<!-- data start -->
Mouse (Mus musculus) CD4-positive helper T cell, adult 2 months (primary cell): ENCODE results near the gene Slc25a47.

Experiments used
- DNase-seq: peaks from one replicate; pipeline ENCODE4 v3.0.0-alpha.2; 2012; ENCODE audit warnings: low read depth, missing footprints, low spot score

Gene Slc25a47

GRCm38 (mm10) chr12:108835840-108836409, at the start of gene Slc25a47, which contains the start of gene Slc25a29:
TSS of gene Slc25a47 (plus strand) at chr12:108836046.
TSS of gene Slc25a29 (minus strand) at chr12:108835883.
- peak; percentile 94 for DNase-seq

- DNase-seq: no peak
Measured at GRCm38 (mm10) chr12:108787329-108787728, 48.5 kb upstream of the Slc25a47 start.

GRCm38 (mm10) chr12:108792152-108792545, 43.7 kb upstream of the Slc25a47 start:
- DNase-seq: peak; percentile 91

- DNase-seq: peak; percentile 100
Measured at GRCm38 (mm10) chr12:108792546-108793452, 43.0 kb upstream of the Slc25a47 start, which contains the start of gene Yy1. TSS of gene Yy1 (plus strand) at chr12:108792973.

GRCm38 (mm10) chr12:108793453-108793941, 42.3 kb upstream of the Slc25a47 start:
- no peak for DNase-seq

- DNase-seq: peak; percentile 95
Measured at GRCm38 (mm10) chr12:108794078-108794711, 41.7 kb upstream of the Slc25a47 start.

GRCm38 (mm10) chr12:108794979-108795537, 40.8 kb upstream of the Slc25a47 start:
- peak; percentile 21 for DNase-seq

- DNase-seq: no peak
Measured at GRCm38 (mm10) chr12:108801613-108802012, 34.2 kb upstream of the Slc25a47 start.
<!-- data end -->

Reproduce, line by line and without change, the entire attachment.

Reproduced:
Mouse (Mus musculus) CD4-positive helper T cell, adult 2 months (primary cell): ENCODE results near the gene Slc25a47.

Experiments used
- DNase-seq: peaks from one replicate; pipeline ENCODE4 v3.0.0-alpha.2; 2012; ENCODE audit warnings: low read depth, missing footprints, low spot score

Gene Slc25a47

GRCm38 (mm10) chr12:108835840-108836409, at the start of gene Slc25a47, which contains the start of gene Slc25a29:
TSS of gene Slc25a47 (plus strand) at chr12:108836046.
TSS of gene Slc25a29 (minus strand) at chr12:108835883.
- peak; percentile 94 for DNase-seq

- DNase-seq: no peak
Measured at GRCm38 (mm10) chr12:108787329-108787728, 48.5 kb upstream of the Slc25a47 start.

GRCm38 (mm10) chr12:108792152-108792545, 43.7 kb upstream of the Slc25a47 start:
- DNase-seq: peak; percentile 91

- DNase-seq: peak; percentile 100
Measured at GRCm38 (mm10) chr12:108792546-108793452, 43.0 kb upstream of the Slc25a47 start, which contains the start of gene Yy1. TSS of gene Yy1 (plus strand) at chr12:108792973.

GRCm38 (mm10) chr12:108793453-108793941, 42.3 kb upstream of the Slc25a47 start:
- no peak for DNase-seq

- DNase-seq: peak; percentile 95
Measured at GRCm38 (mm10) chr12:108794078-108794711, 41.7 kb upstream of the Slc25a47 start.

GRCm38 (mm10) chr12:108794979-108795537, 40.8 kb upstream of the Slc25a47 start:
- peak; percentile 21 for DNase-seq

- DNase-seq: no peak
Measured at GRCm38 (mm10) chr12:108801613-108802012, 34.2 kb upstream of the Slc25a47 start.